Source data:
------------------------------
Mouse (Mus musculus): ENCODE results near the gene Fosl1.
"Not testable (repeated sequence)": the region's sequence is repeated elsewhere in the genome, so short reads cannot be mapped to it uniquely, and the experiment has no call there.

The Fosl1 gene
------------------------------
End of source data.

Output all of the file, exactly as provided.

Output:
Mouse (Mus musculus): ENCODE results near the gene Fosl1.
"Not testable (repeated sequence)": the region's sequence is repeated elsewhere in the genome, so short reads cannot be mapped to it uniquely, and the experiment has no call there.

The Fosl1 gene